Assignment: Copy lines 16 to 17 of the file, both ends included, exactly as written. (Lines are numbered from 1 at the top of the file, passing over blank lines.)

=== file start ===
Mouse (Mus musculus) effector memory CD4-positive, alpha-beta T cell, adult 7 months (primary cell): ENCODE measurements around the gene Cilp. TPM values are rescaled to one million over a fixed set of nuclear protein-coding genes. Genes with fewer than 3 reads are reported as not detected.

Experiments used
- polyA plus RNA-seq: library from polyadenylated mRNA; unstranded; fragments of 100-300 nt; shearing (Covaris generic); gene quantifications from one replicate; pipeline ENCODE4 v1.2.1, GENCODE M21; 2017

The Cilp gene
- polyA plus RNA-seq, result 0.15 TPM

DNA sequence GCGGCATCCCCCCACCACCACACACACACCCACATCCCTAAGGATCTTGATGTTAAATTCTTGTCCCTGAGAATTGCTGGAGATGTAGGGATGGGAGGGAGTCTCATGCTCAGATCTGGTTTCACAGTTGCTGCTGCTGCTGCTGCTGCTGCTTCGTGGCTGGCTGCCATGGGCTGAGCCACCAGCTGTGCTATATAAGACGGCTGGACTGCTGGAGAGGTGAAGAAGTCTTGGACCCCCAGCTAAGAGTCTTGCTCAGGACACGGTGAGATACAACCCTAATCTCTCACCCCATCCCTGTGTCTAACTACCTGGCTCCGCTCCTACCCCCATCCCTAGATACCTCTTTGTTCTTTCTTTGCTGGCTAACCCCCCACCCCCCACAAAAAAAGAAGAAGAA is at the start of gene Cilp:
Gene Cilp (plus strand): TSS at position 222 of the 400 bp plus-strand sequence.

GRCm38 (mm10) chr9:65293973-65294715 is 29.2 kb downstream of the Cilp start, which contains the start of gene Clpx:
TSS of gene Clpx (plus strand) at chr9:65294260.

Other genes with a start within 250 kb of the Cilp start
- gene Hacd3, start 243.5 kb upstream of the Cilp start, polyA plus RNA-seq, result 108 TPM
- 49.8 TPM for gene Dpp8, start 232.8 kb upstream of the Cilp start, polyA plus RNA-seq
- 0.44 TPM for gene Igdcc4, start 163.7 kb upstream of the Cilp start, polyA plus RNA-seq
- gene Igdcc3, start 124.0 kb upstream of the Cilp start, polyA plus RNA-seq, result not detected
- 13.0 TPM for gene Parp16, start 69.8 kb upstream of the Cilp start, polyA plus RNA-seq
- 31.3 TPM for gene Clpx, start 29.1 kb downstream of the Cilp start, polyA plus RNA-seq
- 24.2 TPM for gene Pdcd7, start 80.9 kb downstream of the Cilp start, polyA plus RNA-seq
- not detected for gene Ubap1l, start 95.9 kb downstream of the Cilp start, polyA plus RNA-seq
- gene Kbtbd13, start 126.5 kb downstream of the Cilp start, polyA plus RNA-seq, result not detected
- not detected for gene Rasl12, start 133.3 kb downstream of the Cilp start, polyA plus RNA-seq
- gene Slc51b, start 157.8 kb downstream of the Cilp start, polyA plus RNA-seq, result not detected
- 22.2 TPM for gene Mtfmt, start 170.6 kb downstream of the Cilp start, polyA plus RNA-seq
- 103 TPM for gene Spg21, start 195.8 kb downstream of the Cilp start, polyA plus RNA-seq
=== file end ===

- 31.3 TPM for gene Clpx, start 29.1 kb downstream of the Cilp start, polyA plus RNA-seq
- 24.2 TPM for gene Pdcd7, start 80.9 kb downstream of the Cilp start, polyA plus RNA-seq